Joint mobility refers to the
ability of the joint to move freely through its required ROM. This is not only dependent upon the health of the supporting/moving
tissues but on the state of the lining surface (cartilage) and the presence of synovial fluid. Essentially the latter “oils”
the joint and the synovium (a membrane enclosing the joint) provides the lubricant. Importantly ,this also brings nutrition
into the area and removes wastes such as traumatised cartilage or sometimes blood if there has been significant trauma..
As one becomes older, the synovium becomes less active , and as muscles stiffen up through accumulation of
trigger points (see below) and maybe scar tissue, so too the joints become more “sticky “, and in the case of small joints can become locked by surface tension. In order to slow or prevent this process
, it is essential to “oil up the joints” daily to keep things moving. If you open a door fully every day , even
with rusty hinges the door will continue to function until it “rusts out”. Therein the fallacy of not moving a stiff joint “because it might damage it further”. That is a joint destined for ongoing degeneration.
Joint mobility exercises , which are essentially forms of calisthenics along the lines of tai chi & flowing yoga poses , keep all the joints healthy.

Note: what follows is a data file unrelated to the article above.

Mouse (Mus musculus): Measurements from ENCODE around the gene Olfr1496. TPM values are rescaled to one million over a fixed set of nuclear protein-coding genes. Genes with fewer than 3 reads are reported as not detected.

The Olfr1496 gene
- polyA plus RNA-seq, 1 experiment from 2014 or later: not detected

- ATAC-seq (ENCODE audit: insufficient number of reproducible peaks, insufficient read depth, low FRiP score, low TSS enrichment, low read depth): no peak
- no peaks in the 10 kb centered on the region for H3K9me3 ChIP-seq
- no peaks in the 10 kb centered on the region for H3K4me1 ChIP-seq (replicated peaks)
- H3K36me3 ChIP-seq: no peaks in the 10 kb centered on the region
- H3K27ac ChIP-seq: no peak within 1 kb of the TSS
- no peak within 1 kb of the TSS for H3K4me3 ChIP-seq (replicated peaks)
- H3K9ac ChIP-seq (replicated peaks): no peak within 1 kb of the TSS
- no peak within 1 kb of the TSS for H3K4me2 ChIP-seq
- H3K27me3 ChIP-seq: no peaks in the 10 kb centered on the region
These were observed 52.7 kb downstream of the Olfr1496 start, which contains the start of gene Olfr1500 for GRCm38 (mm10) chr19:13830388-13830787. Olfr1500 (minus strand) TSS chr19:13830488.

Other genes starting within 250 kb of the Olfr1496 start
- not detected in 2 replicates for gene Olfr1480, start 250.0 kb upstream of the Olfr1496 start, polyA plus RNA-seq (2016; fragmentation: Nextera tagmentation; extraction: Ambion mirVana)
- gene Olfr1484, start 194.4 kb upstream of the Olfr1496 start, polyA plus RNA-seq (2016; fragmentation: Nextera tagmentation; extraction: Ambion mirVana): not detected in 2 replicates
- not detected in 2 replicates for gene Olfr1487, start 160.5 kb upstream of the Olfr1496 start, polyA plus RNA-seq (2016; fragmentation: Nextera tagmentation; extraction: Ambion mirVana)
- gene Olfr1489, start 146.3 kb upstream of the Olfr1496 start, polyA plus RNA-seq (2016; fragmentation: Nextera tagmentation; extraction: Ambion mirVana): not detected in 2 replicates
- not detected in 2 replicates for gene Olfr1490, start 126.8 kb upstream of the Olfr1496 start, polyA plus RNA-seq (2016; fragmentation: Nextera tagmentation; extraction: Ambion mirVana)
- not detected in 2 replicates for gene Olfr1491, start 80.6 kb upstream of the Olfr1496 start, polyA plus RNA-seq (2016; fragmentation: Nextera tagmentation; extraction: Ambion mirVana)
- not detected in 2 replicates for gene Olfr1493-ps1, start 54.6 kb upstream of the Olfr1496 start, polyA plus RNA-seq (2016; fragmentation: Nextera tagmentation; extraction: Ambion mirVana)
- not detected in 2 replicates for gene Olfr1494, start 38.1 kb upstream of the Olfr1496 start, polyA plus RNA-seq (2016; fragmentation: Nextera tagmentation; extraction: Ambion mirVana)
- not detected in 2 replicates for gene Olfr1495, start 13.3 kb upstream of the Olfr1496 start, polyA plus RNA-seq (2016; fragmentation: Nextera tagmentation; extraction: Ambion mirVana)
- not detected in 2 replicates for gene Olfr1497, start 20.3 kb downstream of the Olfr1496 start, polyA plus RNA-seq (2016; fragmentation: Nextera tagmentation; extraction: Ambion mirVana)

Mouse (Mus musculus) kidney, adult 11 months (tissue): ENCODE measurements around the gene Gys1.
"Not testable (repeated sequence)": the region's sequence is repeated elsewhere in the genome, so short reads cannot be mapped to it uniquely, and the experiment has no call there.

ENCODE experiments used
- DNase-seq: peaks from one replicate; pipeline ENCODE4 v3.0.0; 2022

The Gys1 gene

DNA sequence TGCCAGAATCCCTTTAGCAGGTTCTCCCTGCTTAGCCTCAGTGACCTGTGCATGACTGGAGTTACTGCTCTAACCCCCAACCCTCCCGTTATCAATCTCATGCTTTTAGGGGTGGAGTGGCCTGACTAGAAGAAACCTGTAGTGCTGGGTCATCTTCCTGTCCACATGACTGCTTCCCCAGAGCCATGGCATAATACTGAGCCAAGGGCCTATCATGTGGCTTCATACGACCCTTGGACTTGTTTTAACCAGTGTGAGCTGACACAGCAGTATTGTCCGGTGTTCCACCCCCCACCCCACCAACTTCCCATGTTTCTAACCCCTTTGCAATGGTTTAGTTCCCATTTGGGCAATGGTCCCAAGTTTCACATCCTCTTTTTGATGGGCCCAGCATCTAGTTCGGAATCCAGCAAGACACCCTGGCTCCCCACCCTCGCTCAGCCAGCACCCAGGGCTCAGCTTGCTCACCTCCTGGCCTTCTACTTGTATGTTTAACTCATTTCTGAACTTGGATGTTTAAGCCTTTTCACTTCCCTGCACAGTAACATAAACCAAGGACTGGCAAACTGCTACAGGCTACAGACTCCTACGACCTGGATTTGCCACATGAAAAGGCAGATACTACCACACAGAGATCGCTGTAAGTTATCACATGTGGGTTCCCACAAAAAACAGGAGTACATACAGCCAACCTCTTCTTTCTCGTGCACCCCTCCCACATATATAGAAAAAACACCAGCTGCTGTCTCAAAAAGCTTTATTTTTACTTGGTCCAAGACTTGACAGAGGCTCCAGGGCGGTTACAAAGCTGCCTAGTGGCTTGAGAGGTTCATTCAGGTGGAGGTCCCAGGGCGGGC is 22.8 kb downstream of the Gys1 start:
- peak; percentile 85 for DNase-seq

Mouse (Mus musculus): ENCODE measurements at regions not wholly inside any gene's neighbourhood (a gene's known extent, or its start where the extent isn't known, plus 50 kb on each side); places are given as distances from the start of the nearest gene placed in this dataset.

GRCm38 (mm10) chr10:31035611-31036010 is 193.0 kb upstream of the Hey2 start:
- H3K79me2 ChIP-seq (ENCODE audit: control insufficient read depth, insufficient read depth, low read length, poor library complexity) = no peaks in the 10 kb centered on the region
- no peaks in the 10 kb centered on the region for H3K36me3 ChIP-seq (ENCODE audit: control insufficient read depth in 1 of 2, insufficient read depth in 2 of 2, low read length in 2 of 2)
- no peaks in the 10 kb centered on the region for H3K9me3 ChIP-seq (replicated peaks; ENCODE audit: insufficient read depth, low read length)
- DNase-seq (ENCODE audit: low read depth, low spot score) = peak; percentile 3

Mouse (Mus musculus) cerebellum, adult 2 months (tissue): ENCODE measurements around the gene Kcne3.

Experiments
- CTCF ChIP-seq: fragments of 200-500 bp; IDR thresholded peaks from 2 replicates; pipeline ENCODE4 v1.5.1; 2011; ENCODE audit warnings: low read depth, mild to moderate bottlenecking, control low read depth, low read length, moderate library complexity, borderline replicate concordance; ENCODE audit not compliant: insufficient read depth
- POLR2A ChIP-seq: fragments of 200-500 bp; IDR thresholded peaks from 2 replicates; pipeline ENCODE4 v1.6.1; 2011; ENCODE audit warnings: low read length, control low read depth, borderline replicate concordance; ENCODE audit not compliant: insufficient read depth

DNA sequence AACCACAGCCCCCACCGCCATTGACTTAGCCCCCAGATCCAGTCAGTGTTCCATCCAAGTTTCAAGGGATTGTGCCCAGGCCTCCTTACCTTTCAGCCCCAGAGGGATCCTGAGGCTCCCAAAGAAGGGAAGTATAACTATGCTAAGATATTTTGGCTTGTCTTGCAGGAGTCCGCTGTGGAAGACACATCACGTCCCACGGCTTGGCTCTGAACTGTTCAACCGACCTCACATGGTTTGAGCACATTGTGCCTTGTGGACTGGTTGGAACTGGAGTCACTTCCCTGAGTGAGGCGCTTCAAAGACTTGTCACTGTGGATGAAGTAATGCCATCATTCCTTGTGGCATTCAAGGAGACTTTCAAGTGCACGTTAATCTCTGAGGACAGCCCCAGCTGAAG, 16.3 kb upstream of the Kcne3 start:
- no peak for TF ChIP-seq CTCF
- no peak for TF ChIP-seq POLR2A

As a rule, you need to do more of these as you age. If the joint is sore / tight
, it needs more repetitions , done carefully and if necessary spread throughout the day. To do nothing because of soreness is inviting increased disability. True , an acutely injured joint may be sore but is it is
vital to restore movement rapidly to allow synovial fluid to circulate , and prevent ankylosis
, the process whereby joints become stiff, fibrosed (scar tissue) and eventually immobile.
to Drs. Verkhoshansky and Siff, "…joints subjected to heavy impact are
relatively free of osteoarthritis in old age and those subjected to much lower loading experience a greater incidence of osteoarthritis
and cartilage fibrillation… It appears that the cartilages of joints subjected to regular impulsive loading with relatively
high contact stresses is mechanically much stiffer and better adapted to withstand the exceptional loading of running and
jumping than the softer cartilage associated with low loading. Thus, joint cartilage subjected to regular repetitive
loading remains healthy and copes very well with impulsive loads, whereas cartilage that is heavily loaded infrequently softens…
the collagen network loses its cohesion and the cartilage deteriorates (Swanepoel, 1998)."
An excellent joint mobility
dvd can be purchased here :